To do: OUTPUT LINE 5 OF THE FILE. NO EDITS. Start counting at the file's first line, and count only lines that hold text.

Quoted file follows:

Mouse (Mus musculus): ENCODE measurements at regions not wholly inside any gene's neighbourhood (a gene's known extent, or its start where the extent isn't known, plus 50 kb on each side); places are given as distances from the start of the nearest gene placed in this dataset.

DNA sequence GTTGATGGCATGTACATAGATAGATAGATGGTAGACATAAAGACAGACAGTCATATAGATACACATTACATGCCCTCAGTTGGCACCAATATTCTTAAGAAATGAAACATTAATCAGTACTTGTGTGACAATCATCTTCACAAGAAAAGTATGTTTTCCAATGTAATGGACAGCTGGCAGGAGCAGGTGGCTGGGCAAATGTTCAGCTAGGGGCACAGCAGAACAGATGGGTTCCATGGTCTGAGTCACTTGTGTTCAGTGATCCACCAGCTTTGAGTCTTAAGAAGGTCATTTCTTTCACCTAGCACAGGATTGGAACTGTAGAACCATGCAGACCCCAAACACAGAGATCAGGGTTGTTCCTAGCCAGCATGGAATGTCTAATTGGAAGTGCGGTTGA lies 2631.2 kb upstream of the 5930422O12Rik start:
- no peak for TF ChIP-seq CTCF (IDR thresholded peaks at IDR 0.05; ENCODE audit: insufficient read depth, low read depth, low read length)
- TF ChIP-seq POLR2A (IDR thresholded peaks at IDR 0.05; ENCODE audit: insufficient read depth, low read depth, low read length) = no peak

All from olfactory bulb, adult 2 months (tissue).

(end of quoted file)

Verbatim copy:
All from olfactory bulb, adult 2 months (tissue).